Pudding, on the other hand can be made completely egg-free, although it does end up tasting better if you do add eggs. Please note that instant pudding mixes don’t need eggs to thicken, they rely on cornstarch. But if you want to make a pudding from scratch, you need a whole lot of egg yolks, some cornstarch or flour, and a lot of patience and constant stirring.
Puddings made with eggs needs extra love and care, because the eggs can easily scramble. And if you want to thicken using only eggs, boy, do you need an entire chicken farm. You’ll end up adding some cornstarch halfway through, we promise.
3. Pudding is cooked through, mousse is not
As pudding has cornstarch, it needs some cooking for at least a couple of minutes to thicken and cook through. This activates the rest of the flavors, and you get a nice, cohesive final product.
Mousse is not cooked, at best, the egg whites are tempered with some hot sugar syrup and you end up with Italian meringue. It’s a very stable, smooth whipped egg white that’s also cooked through without tasting like an omelette. Some are just French meringue, which is not tempered. It really depends on the recipe.
4. Mousse is always served cold, pudding may be warm
Because of the way they’re made, these two desserts are served differently. Mousse is not cooked through, and often uses French meringue. This means it needs to set in the fridge for a few hours, so you need to serve it cold or nearly frozen.
Pudding can be served hot, warm, room temp, or even completely cold. It keeps better if you let it sit in the fridge, and this way you can even pipe some whipped cream on top.
5. Pudding can be turned into cake filling
In case you find yourself with leftover pudding, you can always turn it into a cake filling. You need warm butter or margarine, and a pudding that’s not too thick. Cut the butter into small cubes, make sure they’re softened. Mix with a mixer, it may look weird at first. As long as you mix it enough and the butter is soft and room temp, it should mix right in.
This cake filling does resemble buttercream, but as you can see, there’s something extra, and it will make for a very thick, creamy filling.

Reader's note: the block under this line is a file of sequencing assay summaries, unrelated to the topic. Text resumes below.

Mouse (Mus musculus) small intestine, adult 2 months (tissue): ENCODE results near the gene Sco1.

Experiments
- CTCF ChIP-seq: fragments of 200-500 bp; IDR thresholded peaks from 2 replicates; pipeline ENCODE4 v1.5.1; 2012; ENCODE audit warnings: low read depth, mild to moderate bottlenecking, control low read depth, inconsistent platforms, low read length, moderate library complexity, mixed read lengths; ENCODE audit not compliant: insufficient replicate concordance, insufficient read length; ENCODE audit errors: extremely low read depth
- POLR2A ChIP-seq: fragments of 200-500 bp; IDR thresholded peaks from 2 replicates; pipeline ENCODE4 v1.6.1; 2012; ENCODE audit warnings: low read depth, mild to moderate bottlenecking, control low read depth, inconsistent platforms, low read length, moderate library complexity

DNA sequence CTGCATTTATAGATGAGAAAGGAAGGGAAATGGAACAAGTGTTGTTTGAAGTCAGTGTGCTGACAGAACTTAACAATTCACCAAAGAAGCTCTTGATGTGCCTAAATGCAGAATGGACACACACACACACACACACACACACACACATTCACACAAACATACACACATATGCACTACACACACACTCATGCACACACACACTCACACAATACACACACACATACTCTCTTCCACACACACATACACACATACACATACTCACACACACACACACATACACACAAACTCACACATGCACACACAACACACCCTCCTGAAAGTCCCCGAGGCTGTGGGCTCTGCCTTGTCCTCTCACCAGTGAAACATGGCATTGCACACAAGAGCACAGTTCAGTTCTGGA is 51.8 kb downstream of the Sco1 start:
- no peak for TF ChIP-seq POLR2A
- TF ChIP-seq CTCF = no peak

Mousse cannot be used as a filling, because it needs all those air bubbles. if you were to sandwich it between two cake layers, it’d lose a lot of air and deflate. At best, you could try and use it as a decoration on top, or as a crumb coat.
Both are creamy desserts that are easily confused
When looking at the dessert fridge in an establishment, you may be wondering which is which. Well, unless you can get up close and personal, there’s no telling them apart. Both usually have some whipped cream or fruit or some form of topping.
And both are served in the same kind of dish. Both are dense but mousse may show a few bubbles on the sides if you look hard enough. Most of the time you’ll only notice this when you take a spoonful and look inside.
What about custard ?
Well of mousse has eggs but no cornstarch, and pudding has cornstarch and maybe sometimes eggs, what about custard ? Well, custard is a very blurred line, but most of the time you’ll notice it’s significantly thinner than a pudding.
It can be thicker, and you can also make pudding thinner so then you can’t easily tell them apart. But in short custard doesn’t usually have cornstarch, and instead relies on egg yolk and cream cooking together and thickening.
In the end though, do all of these distinctions really matter ? As long as your dessert comes outright, it doesn’t matter if it’s a custard, pudding, or mousse. It could be anything you want it to be.